The wireless POS business is finally coming of age. New network technologies are becoming available every day, and more merchants are taking their payment terminals with them when they do business outside of their traditional brick and mortar storefronts. In addition, more merchants are replacing dial terminals with wireless versions in their stores, resulting in savings in communication costs and faster transaction speeds. Consumers demand the convenience of electronic payments regardless of the merchant location, and the merchants who are able to offer this service enjoy higher sales volumes and higher average tickets.
The satisfaction level of wireless merchants and their customers ranges from complete satisfaction to complete frustration and aggravation. The key to satisfaction is the salesperson who makes the wireless equipment sale. Salespeople who take the time to do their homework and understand the dynamics of the wireless industry, and then explain to their merchants what wireless can do for them, help to ensure a satisfied merchant experience with wireless transactions. Proper expectation management and merchant training results in satisfied merchants.
The simple truth is, wireless technology is not perfect. Telling a merchant otherwise will only lead to disappointment for all parties involved in the transaction. On the other hand, explaining how to test the device when at a remote location, offering advice on how to lookup coverage information on the Web, addressing how to test a device in a location and what to do if there is no coverage, all enables merchants to help themselves. The well-educated and well-trained merchant is the key to success with wireless, and a well-educated salesperson is the key to educating the merchant. So, if we are going to be successful selling wireless POS, we have to go "back to school".
Now, school, of course, entails a bit of homework. There are a number of resources on the Internet to assist you in understanding the many wireless technologies and options that are available.
Apriva - www.apriva.com
AT&T; Wireless - www.attws.com/bus/sm_biz/ps/wireless_data_net.jhtml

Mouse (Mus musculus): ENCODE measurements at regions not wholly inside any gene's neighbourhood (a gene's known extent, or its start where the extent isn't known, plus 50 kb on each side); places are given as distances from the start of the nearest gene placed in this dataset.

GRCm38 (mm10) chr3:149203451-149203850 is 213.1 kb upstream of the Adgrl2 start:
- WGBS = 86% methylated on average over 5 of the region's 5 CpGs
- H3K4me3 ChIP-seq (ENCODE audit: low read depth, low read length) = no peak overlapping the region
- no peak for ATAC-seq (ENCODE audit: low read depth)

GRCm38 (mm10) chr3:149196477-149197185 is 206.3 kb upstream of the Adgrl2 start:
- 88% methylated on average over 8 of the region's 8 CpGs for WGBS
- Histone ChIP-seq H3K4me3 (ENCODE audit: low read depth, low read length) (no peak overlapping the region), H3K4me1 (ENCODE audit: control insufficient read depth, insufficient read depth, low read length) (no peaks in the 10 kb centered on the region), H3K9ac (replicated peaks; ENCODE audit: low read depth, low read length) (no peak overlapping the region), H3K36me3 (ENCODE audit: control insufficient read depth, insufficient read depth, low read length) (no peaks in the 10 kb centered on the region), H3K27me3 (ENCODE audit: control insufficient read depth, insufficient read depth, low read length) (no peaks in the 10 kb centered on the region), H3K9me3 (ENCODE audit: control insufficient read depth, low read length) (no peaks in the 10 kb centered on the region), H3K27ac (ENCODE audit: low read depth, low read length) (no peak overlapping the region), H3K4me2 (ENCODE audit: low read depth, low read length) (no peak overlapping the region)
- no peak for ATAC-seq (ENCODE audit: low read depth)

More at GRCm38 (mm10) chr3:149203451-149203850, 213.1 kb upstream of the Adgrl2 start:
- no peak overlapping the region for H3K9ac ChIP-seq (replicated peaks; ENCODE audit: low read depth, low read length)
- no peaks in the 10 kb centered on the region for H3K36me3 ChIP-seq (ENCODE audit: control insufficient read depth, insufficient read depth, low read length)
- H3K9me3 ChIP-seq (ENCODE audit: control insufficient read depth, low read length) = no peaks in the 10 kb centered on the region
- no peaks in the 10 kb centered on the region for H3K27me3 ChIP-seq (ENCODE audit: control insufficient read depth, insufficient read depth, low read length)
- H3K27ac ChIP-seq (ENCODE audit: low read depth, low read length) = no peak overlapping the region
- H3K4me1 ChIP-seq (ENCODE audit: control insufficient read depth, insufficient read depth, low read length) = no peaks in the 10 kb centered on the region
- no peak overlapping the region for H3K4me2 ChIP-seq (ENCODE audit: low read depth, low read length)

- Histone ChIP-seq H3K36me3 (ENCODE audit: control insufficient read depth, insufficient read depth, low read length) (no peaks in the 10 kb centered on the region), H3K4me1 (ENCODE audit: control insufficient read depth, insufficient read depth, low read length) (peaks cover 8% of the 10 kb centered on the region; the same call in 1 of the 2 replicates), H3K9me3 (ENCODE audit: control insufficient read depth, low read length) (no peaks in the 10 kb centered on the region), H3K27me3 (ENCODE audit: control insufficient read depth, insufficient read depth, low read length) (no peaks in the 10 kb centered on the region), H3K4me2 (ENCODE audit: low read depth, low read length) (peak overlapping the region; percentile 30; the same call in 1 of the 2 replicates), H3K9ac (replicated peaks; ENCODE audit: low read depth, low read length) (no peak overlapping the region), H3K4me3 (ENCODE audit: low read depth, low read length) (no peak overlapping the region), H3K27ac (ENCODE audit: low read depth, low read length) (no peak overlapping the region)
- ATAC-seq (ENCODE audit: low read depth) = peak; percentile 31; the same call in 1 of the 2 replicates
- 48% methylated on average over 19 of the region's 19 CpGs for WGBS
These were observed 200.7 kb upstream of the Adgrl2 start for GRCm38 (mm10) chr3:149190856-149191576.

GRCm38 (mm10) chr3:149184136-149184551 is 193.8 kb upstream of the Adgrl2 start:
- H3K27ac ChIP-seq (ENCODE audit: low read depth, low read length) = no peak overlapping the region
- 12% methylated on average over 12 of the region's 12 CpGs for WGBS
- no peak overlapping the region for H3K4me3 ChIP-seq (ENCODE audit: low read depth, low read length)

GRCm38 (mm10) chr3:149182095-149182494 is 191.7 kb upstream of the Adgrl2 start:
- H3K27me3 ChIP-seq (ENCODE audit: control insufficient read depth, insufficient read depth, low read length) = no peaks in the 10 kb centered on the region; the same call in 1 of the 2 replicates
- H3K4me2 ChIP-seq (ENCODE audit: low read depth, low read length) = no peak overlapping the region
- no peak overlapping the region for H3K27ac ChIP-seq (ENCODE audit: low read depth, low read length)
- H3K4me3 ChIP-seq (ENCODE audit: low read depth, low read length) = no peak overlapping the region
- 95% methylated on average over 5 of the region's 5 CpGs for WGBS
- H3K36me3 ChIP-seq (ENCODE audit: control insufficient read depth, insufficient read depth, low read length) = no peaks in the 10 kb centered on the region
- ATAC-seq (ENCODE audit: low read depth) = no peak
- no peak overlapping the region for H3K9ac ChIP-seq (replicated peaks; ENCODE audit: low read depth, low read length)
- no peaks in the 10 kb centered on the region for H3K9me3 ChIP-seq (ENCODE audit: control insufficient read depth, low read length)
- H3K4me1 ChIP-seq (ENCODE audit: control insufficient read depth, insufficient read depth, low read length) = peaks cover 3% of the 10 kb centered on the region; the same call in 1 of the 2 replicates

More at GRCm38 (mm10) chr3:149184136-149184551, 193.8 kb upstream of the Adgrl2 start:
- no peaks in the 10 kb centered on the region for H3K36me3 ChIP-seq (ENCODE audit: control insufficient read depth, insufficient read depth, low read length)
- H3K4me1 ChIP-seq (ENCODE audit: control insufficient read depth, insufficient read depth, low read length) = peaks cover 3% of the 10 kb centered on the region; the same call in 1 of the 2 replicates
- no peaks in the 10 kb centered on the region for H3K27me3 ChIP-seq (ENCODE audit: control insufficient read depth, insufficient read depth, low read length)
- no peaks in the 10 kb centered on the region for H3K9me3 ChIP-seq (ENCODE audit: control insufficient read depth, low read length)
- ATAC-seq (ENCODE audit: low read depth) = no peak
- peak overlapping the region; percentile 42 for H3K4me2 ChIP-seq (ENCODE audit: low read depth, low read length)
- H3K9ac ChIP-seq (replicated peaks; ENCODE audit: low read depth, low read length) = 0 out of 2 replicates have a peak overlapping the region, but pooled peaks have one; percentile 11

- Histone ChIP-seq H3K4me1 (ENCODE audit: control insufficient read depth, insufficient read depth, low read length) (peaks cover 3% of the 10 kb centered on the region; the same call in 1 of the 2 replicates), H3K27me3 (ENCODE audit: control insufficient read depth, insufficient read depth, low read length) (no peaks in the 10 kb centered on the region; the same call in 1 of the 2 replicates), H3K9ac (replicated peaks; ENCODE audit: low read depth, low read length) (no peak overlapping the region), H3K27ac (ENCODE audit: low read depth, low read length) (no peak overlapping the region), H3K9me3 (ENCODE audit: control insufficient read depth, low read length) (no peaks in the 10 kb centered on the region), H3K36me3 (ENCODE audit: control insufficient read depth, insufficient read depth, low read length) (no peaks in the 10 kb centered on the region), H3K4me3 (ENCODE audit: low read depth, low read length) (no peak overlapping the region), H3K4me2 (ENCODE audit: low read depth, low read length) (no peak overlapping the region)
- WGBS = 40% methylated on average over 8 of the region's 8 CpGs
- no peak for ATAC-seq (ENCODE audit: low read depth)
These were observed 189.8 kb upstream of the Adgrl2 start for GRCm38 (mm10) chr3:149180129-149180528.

Cingular Wireless - www.cingular.com/wireless/wireless_data
Lipman - www.lipmanusa.com
Motient - www.motient.com
Motorola - www.motorola.com/MIMS/WDG
Novatel Wireless - www.novatelwireless.com/welcome.html
Sierra Wireless - www.sierrawireless.com
Sprint Wireless - www.sprintpcs.com/wireless/index.html
US Wireless Data - www.uswirelessdata.com
Verizon Wireless - www.verizonwireless.com/internet_data/index.html
VoiceStream Wireless - www.voicestream.com
CDMA Development Group - www.cdg.org
CTIA (Cellular Telecommunications & Internet Association) www.wow-com.com/internet/
GSM Association - www.gsmworld.com/index.shtml
InfraRed Data Association - www.irda.org
Mobile Data Association - www.mda-mobiledata.org
Today, the three prevalent wireless technologies in operation in the US are CDPD, Mobitex, and DataTAC. CDPD (Cellular Digital Packet Data) is offered by AT&T; Wireless and Verizon Wireless. Cingular Wireless offers Mobitex. Motient offers DataTAC. Additional technologies such as CDMA (Code Division Multiple Access) and GPRS (General Packet Radio Service) are currently being implemented. CDMA is offered by Sprint and Horizon Wireless, and GPRS is offered by VoiceStream.
There are a few key questions salespeople must ask themselves when selling wireless:
- What network(s) can provide coverage where the merchant is located?
- What network(s) can provide coverage where the merchant may travel (if the merchant is mobile)?
- Does your preferred host processor support the network technology that has coverage where the merchant needs it?
- Does the equipment I sell work with the network technology that is available in the location(s) and with the processor(s) needed for the merchant?
In the US, there are several wireless gateways in operation. Apriva and US Wireless Data are two major players, and there are others. A wireless gateway plays two primary roles: aggregator and translator.
As an aggregator, the gateway provides a single connection from a processing host to support many merchants and multiple wireless data networks. Without this aggregation role, a merchant processor would have to connect to each wireless data network individually. The gateway may also provide additional services, such as real-time reporting on transactions being performed by wireless devices.
As a translator, the gateway can also provide the wireless device manufacturer the ability to develop a single connection method (from the device to the gateway), and the gateway can translate the transaction message into the appropriate format for the processor. This function can speed the implementation of new processors and networks, and save both the processor and the device manufacturer time and money in bringing new products to market faster.
Merchant service providers should be able to rely on their vendors to help educate them about wireless technologies and how they can leverage new business opportunities as a result of the application of wireless to point-of-sale. Take advantage of the opportunity to call on new businesses and provide new solutions. Show your existing customers how they can leverage wireless to grow their businesses before one of your competitors shows them first. This is how to create an excellent wireless transaction processing experience ‹ which, of course, is key to customer satisfaction.